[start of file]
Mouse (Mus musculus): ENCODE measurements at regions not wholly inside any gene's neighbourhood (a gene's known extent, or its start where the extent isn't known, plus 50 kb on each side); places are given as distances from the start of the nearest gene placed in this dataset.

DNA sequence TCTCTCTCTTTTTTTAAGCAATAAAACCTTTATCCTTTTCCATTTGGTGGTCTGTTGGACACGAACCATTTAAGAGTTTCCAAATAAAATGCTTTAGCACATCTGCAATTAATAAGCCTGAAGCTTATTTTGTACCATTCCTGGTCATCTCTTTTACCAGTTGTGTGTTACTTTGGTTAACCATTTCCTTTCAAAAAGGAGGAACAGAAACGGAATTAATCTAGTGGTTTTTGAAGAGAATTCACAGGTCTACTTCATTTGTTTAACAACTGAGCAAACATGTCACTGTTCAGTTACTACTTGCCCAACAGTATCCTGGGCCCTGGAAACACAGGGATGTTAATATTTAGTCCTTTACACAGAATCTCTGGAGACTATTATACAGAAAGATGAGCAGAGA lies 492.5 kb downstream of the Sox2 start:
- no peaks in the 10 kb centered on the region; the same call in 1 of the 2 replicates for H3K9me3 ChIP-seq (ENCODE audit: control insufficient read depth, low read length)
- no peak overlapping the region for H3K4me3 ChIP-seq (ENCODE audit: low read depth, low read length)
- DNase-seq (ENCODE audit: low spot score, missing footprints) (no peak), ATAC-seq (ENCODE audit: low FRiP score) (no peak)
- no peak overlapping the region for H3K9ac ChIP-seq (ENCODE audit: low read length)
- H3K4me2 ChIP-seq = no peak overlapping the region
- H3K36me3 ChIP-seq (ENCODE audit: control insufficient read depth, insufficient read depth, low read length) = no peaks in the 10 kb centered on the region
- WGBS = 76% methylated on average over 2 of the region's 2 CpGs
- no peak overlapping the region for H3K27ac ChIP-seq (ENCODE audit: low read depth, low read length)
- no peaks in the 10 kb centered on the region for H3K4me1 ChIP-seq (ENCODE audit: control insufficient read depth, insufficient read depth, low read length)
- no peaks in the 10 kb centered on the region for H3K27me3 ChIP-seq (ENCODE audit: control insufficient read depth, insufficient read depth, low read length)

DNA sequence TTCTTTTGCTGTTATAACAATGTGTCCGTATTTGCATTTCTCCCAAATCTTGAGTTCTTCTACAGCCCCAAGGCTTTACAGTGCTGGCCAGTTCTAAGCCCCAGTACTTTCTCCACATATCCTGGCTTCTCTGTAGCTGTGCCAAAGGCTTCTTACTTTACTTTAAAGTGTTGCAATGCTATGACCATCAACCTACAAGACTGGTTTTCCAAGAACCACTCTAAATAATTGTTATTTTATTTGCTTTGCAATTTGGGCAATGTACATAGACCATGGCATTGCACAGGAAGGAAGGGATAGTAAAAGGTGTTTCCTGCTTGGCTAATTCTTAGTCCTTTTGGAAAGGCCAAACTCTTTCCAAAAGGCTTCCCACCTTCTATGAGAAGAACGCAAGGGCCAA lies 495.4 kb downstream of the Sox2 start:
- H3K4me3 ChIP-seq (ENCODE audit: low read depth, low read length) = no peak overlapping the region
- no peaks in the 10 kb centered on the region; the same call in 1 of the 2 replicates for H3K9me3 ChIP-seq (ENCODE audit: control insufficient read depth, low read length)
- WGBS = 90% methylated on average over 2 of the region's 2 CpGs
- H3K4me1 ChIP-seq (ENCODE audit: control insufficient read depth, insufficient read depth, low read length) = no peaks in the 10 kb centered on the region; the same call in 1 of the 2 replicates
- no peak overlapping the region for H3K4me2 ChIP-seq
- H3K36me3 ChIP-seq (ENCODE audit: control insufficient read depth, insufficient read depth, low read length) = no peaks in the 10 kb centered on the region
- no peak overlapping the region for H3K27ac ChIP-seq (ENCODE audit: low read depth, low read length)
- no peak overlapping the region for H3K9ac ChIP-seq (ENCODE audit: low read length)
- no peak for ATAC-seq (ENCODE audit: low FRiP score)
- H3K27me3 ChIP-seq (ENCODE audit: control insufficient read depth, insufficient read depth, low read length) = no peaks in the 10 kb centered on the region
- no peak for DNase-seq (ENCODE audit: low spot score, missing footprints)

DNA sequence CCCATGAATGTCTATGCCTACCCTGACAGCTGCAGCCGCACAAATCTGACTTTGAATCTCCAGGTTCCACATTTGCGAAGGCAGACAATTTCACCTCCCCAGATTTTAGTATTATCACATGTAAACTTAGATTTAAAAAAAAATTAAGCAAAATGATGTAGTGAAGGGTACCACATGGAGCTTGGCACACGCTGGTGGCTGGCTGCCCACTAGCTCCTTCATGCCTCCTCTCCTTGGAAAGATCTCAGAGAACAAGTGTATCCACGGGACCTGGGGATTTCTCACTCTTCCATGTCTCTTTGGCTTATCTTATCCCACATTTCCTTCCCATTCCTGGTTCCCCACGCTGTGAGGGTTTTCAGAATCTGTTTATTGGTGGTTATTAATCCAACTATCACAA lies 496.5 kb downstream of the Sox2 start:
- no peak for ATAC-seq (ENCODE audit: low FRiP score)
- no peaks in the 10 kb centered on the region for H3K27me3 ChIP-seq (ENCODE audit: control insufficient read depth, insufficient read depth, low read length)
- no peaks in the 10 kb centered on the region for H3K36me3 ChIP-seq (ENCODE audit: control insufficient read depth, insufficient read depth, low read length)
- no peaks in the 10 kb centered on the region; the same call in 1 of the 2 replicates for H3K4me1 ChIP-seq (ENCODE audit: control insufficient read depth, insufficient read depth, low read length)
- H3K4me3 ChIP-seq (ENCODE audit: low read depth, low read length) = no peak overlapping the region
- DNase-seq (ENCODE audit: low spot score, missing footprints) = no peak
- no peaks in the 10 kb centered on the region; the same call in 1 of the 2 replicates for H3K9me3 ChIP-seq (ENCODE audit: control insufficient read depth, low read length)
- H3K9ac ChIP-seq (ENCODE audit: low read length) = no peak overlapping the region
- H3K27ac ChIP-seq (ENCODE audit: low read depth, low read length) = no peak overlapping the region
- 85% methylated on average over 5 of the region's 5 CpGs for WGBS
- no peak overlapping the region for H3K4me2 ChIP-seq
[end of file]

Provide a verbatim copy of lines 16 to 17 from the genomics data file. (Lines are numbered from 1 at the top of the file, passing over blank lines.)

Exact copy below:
- WGBS = 90% methylated on average over 2 of the region's 2 CpGs
- H3K4me1 ChIP-seq (ENCODE audit: control insufficient read depth, insufficient read depth, low read length) = no peaks in the 10 kb centered on the region; the same call in 1 of the 2 replicates